Surface-effect ship with water jet for towing operation?

Discussion in 'Jet Drives' started by MartinGrossmann, Oct 10, 2017.

  1. MartinGrossmann
    Joined: Oct 2017
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    MartinGrossmann New Member

    Hi, I am trying to learn more about this combination: Surface-effect ship fitted with water jet propulsion system performing towing operation. I am struggling to find any information regarding this topic. Do you have any theoretical ideas what are the limitations and advantages there? I wonder how would SES with water jet deal with this issue. SESs are usually very light ships and I can’t imagine what happens if they are about to tow a heavy object… danger of rolling over? Is water jet propulsion suitable for towing?
    Many thanks for any hints.
    Martin
     
  2. DCockey
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    DCockey Senior Member

    Why are you interested in this combination? Are you a student with an assignment?

    My recollection is the US Navy considered towing sonar systems with SES vessels in the 1970's.
     
  3. gonzo
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    gonzo Senior Member

    Towing is a slow speed operation. Why would you choose a surface effect ship? It's like buying a Formula 1 car for towing.
     
  4. DCockey
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    DCockey Senior Member

    My guess this is an assignment in a naval architecture class. Not intended as a serious proposal but rather to have the students consider the differences in various types of vessels and propulsion systems.

    An operator of a SES might want to consider towing by the SES in an emergency situation.
     
  5. Ad Hoc
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    Ad Hoc Naval Architect

    Picking up DC point- you need to ask yourself these questions:

    1 - what is an SES and how does it distinguish itself from a conventional hull.
    2- Why does it use waterjets
    3- Are waterjets suitable for bollard pulls
    4- what is being towed
    5- At what speed is it being towed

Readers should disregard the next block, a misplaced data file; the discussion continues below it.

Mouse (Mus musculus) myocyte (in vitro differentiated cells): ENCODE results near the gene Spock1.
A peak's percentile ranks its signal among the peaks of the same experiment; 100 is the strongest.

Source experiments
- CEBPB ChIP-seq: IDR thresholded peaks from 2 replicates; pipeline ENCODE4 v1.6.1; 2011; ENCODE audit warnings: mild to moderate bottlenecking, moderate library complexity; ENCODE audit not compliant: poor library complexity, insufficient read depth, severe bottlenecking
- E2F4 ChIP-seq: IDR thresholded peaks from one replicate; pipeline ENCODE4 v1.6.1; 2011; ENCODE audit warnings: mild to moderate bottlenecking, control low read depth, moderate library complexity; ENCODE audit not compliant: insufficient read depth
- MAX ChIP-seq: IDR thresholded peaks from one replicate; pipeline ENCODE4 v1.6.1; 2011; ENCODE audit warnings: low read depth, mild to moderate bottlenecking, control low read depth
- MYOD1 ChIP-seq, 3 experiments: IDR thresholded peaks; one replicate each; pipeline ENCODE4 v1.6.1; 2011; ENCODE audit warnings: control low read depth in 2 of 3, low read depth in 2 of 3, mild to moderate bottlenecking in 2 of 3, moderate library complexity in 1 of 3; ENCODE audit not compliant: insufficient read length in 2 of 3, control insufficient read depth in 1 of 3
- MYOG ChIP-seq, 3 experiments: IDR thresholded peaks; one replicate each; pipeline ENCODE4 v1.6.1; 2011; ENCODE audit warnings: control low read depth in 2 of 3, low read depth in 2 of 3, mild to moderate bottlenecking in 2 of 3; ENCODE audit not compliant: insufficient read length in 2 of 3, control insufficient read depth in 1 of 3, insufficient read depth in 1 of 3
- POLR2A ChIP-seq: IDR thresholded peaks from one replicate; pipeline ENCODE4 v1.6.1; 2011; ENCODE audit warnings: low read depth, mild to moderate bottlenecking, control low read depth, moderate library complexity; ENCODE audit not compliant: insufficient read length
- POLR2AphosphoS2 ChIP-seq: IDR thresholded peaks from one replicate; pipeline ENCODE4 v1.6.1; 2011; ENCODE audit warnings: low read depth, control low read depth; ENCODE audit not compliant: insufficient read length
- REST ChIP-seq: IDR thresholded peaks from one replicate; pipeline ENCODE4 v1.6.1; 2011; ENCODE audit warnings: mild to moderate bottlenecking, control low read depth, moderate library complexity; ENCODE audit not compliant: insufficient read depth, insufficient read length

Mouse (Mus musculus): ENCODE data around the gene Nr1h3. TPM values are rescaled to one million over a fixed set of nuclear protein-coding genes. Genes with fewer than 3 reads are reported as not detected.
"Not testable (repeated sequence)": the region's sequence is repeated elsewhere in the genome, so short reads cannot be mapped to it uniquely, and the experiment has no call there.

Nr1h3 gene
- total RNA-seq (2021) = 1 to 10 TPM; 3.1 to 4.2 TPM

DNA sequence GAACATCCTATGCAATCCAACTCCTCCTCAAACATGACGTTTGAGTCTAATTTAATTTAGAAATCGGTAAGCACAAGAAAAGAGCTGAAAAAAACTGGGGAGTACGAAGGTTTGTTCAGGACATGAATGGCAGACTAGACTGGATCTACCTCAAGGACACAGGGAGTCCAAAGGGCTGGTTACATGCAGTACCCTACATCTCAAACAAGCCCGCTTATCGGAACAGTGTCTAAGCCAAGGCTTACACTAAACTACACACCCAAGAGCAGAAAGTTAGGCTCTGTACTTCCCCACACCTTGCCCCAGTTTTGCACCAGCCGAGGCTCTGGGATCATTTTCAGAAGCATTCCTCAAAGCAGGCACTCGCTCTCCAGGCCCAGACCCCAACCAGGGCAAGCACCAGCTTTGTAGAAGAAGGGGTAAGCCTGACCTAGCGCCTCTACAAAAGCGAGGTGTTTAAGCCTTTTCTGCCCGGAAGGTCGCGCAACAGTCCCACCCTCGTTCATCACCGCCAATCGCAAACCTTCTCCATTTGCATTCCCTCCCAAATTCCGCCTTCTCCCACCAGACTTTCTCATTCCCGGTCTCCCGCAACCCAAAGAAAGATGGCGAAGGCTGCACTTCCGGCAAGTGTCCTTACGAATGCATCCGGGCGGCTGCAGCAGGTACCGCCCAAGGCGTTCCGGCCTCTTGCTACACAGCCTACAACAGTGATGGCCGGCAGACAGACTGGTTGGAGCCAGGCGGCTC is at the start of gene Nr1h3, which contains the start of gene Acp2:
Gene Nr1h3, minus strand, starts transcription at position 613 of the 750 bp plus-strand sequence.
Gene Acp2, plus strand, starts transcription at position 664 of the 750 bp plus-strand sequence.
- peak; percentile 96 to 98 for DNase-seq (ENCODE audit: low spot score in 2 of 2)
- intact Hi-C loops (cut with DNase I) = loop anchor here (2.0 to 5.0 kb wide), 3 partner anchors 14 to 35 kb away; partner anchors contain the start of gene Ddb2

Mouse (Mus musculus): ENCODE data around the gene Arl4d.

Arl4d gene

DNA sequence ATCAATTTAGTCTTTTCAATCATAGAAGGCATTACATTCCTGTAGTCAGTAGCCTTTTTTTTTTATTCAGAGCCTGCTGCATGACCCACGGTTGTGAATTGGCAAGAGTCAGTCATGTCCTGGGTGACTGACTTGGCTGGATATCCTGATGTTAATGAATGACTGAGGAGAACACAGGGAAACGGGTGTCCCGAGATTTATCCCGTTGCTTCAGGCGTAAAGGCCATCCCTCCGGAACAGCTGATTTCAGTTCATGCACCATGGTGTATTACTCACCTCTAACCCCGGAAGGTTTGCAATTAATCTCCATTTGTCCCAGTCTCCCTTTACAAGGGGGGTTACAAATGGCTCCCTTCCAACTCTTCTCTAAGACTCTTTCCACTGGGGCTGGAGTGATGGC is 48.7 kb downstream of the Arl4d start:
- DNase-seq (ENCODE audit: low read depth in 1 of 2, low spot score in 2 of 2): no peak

6. Mr Efficiency
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    Mr Efficiency Senior Member

    You can fish out of a helicopter in theory, but not very practical.
     
  7. MartinGrossmann
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    MartinGrossmann New Member

    Yes, you are right, it is a school assignment and the topic is to evaluate this ship design for operational requirements of emergency response and rescue boats. And one of the requirements is the towing.
     
    Last edited: Oct 11, 2017
  8. Ben Landgren
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    Ben Landgren Junior Member

    As SES is a fast craft, the waterjet needs to be for designed for high speeds, so it would not make sense to use one of those jet drives that are designed for low/towing speeds. Waterjets that are designed for fast crafts tend to have relatively poor efficiency on lower speeds and many of them cavitate on bollard pull/tow. For emergency and rescue point of view waterjets have the advantage of not having rotating underwater parts that might be a dangerous combination with people on water.
     
  9. BlueBell
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    BlueBell Ahhhhh...

    Look at what's important in emergency-response and in towing...
     

  10. BMcF
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    BMcF Senior Member

    In the last several years, SES designs for windfarm CTVs have been developed and built that have waterjet units sized to provide the required bollard thrust for pushing on to the towers yet still perform well at the 40+ transit speeds. The diameter of the selected jets is a good bit larger than would be installed were the low-speed thrust requirement not in play.

    Way "back in the days" of early naval SES development programs, multi-stage jet pumps and variable-geometry waterjet intakes were being developed and tested to make jet propulsion efficient and cavitation-free over a very wide operational range. However, those designs were complex and never matured to production hardware. That's not to say they could not be "resurrected" as a potentially enabling technology for purposes of an academic exercise.
     
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